A couple of weeks ago, I noted that I had listened to a number of podcasts that discussed drugs in cycling. I have since listened to a long interview with Betsy Andreu (wife of Frankie Andreu, a fomer Tour rider and teammate of Lance Armstrong and current commentator for Versus. She witnessed Armstrong telling two doctors at an Indiana hospital that he had used various performance-enhancing drugs (as did Frankie). She also has an unusual perspective on being with a pro cyclist, most notably when she saw Frankie leading a Tour stage to Sestrere when he had no business being there, and he later admitted that he used rEPO for that race. Well worth the listen.

More comprehensive is David Walsh’s “From Lance To Landis.” I mentioned his interview in my earlier post. It’s been criticized for simply being old news, but it’s still news if you didn’t know it.

I thought he made a convincing case, in large part circumstantial as to Armstrong, about doping in pro cycling, at least in Europe. (The US is decidedly minor league in comparison.) As an athlete, I relate to the suspicions aroused by dramatically increased performances by the peleton. Surely if Ritz were to pop a 2:06 in London, I’d wonder. Yet for the entire Tour de France to do that — Greg Lemond noted it started in 1991, when he was the defending (and soon to be deposed) champ — and as is reflected in the much higher speeds in the race, given what has been established on doping in the race and then to claim that the top rider wasn’t is naive. Armstrong, I think, wanted to be clean, but realized that he simply could not be competitive. And I think that’s what he did. I don’t know if I blame him, but I sure can’t think of him as some kind of hero.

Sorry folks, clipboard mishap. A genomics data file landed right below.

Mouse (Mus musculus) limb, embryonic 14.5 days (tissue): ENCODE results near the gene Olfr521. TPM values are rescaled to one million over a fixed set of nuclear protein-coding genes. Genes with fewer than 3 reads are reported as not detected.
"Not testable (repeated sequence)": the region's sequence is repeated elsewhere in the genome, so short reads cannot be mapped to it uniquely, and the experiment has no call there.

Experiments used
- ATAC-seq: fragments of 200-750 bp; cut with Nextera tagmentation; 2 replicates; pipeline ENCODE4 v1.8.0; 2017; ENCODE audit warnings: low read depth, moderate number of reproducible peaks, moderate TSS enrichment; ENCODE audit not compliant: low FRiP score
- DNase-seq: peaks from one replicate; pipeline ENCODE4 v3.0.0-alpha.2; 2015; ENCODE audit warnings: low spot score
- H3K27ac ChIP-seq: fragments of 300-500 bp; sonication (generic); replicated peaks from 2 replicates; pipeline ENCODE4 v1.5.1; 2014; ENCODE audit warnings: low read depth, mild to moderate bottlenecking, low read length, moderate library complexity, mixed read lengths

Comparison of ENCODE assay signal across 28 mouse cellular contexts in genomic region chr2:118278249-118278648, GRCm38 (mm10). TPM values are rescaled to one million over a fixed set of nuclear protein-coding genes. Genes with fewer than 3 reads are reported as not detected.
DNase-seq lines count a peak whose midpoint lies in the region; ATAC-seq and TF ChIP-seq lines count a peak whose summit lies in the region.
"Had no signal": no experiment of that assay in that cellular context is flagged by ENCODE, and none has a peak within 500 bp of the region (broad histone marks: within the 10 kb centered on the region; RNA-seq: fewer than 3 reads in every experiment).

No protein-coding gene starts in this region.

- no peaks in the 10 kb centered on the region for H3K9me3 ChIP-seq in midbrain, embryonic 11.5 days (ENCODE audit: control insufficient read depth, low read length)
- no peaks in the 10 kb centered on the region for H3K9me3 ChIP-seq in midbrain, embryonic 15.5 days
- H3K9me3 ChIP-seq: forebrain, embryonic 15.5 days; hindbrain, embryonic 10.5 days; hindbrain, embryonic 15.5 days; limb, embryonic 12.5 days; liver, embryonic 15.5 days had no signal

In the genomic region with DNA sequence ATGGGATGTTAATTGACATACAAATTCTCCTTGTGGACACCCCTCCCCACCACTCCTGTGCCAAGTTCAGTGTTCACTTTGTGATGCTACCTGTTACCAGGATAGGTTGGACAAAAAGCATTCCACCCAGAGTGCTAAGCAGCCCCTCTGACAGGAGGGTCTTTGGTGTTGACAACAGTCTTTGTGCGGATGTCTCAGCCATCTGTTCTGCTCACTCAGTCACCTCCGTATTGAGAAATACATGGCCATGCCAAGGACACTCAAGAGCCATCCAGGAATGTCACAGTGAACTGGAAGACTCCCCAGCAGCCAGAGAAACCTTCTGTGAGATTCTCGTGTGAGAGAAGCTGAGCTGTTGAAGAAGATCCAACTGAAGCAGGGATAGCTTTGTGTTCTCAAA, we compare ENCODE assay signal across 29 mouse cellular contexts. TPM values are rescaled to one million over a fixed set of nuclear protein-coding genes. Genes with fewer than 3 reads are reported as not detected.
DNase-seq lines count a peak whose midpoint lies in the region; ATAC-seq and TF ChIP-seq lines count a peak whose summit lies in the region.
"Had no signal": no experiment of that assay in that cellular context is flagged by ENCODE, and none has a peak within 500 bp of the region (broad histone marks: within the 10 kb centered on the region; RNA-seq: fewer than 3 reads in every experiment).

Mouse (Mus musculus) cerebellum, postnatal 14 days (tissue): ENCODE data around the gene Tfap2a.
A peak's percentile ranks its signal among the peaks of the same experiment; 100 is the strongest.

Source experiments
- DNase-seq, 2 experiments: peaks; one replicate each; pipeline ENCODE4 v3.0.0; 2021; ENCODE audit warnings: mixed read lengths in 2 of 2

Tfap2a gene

I’ve always been on the Lemond side of the Lemond v. Armstrong debate and never was an Armstrong fan. And the book paints him as petty and vindictive, with a long memory. But that’s neither here nor there in the debate. “Is (was) he clean?” is an overarching question for fans of the Tour. I came down on the “No” side. It’s a good read.

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